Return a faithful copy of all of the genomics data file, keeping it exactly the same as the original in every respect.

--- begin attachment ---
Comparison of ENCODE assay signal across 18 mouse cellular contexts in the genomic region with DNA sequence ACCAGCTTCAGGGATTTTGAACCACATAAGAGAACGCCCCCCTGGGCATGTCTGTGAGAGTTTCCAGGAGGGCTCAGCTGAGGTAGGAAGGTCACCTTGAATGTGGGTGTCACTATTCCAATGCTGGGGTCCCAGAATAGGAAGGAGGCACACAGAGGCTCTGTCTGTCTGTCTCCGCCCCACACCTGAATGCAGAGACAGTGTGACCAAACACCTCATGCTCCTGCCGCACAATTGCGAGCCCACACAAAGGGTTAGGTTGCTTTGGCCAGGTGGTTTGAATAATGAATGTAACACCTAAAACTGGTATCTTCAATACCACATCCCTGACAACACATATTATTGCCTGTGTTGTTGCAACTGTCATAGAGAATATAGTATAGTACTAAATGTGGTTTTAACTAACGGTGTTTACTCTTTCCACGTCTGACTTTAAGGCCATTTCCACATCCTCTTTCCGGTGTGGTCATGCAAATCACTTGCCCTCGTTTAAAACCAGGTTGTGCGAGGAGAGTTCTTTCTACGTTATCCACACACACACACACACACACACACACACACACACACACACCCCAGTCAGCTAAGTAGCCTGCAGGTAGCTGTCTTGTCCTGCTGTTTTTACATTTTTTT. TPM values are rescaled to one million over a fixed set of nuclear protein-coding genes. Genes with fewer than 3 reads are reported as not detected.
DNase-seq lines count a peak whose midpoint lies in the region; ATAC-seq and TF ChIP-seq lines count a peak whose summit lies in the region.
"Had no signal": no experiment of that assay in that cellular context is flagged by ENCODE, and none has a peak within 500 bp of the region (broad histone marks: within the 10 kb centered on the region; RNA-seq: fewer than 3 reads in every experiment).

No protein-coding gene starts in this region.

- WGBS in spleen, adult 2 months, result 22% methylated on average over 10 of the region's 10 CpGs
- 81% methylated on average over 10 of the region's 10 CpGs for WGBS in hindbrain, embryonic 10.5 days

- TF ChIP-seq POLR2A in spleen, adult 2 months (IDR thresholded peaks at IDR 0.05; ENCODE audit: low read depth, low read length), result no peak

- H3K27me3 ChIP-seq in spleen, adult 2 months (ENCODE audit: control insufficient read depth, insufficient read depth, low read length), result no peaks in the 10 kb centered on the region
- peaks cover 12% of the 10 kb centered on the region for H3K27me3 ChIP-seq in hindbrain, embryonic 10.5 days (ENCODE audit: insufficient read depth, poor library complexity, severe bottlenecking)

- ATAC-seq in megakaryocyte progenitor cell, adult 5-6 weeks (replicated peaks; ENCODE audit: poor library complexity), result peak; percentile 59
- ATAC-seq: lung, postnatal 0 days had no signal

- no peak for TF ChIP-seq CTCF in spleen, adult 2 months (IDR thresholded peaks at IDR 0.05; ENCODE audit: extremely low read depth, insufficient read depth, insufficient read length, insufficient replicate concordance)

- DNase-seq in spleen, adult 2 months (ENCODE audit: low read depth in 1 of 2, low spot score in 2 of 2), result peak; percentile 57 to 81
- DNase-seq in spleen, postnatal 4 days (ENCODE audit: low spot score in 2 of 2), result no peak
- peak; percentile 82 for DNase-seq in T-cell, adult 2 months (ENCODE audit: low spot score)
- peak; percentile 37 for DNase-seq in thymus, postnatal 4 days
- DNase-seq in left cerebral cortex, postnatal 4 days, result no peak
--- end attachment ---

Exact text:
Comparison of ENCODE assay signal across 18 mouse cellular contexts in the genomic region with DNA sequence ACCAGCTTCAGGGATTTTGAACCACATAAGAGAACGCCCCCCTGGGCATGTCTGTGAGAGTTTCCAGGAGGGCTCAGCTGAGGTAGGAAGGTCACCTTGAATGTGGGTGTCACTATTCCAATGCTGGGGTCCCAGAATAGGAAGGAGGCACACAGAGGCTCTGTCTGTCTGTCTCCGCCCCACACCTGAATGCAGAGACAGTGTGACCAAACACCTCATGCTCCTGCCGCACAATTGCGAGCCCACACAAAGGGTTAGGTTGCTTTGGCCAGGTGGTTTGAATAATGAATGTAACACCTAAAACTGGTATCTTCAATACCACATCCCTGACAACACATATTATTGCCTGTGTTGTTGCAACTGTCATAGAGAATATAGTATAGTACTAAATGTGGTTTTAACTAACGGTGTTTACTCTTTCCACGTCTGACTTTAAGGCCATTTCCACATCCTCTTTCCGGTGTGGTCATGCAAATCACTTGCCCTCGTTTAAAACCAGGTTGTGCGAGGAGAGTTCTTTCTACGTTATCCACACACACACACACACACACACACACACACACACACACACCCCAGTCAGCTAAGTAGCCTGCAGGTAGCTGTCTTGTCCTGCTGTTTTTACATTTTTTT. TPM values are rescaled to one million over a fixed set of nuclear protein-coding genes. Genes with fewer than 3 reads are reported as not detected.
DNase-seq lines count a peak whose midpoint lies in the region; ATAC-seq and TF ChIP-seq lines count a peak whose summit lies in the region.
"Had no signal": no experiment of that assay in that cellular context is flagged by ENCODE, and none has a peak within 500 bp of the region (broad histone marks: within the 10 kb centered on the region; RNA-seq: fewer than 3 reads in every experiment).

No protein-coding gene starts in this region.

- WGBS in spleen, adult 2 months, result 22% methylated on average over 10 of the region's 10 CpGs
- 81% methylated on average over 10 of the region's 10 CpGs for WGBS in hindbrain, embryonic 10.5 days

- TF ChIP-seq POLR2A in spleen, adult 2 months (IDR thresholded peaks at IDR 0.05; ENCODE audit: low read depth, low read length), result no peak

- H3K27me3 ChIP-seq in spleen, adult 2 months (ENCODE audit: control insufficient read depth, insufficient read depth, low read length), result no peaks in the 10 kb centered on the region
- peaks cover 12% of the 10 kb centered on the region for H3K27me3 ChIP-seq in hindbrain, embryonic 10.5 days (ENCODE audit: insufficient read depth, poor library complexity, severe bottlenecking)

- ATAC-seq in megakaryocyte progenitor cell, adult 5-6 weeks (replicated peaks; ENCODE audit: poor library complexity), result peak; percentile 59
- ATAC-seq: lung, postnatal 0 days had no signal

- no peak for TF ChIP-seq CTCF in spleen, adult 2 months (IDR thresholded peaks at IDR 0.05; ENCODE audit: extremely low read depth, insufficient read depth, insufficient read length, insufficient replicate concordance)

- DNase-seq in spleen, adult 2 months (ENCODE audit: low read depth in 1 of 2, low spot score in 2 of 2), result peak; percentile 57 to 81
- DNase-seq in spleen, postnatal 4 days (ENCODE audit: low spot score in 2 of 2), result no peak
- peak; percentile 82 for DNase-seq in T-cell, adult 2 months (ENCODE audit: low spot score)
- peak; percentile 37 for DNase-seq in thymus, postnatal 4 days
- DNase-seq in left cerebral cortex, postnatal 4 days, result no peak